Sunday, 5 November 2006

SERMON 3 - Mission to the Whites

All Saints Sunday, 5 November 2006
Eureka Congregation, ELCSA, Cape Orange Diocese, Elsies River
Texts: Acts 16.6-10 and Matthew 5.9 (Mt 5.1-10)

Hans S A Engdahl

Mission to the Whites
When back in South Africa in 2001 again I was shocked by the common usage of racial terminology. Even the present Premier Ebrahim Rasool said in 2001: We need the terminology otherwise we do not know where we are with our transformation and affirmative action.
My students at UWC have repeatedly discussed this issue. They say roughly as follows: Racial terminology like white, coloured, black and one has to add, African, Indian, may be needed in order to be able to talk about or discuss realities as they are. At the same time these terms are a hindrance towards moving away from race as a definition of a person or group. One would therefore wish that we soon enough could move away from such terms.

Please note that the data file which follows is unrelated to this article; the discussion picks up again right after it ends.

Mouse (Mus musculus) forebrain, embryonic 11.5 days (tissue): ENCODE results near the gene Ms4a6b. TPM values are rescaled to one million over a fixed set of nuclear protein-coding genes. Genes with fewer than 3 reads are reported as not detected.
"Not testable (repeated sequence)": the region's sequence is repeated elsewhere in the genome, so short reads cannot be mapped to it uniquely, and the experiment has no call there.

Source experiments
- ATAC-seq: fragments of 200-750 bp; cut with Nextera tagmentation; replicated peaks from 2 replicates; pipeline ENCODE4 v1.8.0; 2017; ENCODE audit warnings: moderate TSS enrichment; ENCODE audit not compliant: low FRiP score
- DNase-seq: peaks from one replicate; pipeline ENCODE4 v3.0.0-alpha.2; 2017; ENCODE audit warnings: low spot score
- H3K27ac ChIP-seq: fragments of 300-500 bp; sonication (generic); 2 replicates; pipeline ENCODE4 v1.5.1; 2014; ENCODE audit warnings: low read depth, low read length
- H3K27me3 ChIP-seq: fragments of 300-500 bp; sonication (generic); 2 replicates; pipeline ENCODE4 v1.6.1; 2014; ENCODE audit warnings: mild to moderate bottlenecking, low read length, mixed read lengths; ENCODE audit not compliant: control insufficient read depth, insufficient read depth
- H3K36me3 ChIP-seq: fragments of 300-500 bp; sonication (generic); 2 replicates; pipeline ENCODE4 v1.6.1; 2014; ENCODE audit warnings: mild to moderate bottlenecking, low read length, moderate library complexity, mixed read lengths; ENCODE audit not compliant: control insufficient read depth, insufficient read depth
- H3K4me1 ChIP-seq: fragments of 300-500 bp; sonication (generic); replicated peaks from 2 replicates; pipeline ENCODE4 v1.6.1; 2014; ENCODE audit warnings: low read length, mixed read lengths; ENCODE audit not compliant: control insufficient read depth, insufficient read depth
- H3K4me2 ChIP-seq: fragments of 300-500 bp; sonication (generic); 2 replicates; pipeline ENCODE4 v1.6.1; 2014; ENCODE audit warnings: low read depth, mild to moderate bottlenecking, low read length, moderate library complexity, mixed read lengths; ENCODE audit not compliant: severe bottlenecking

A casual glance at our congregation today may indicate an unusual big number of whites present. But what you first see is perhaps not what you see. All present here (?) seem to come from elsewhere (Sweden) and not from South Africa. In Sweden we don’t call ourselves whites.
In addition while ‘black’ and even ‘coloured’ could be seen as words that refer to some kind of real identity, ‘white’ in South Africa is a highly problematic word. A South African white would hardly introduce herself in London saying: Good day, my name is Mary Thomsen and I am a white South African. People would laugh at her scornfully.
These are sensitive issues that must be discussed. Afrikaners may still claim an identity (of course the conservative ones will always do) but that is also highly problematic as it must be seen as the very in-group among the whites.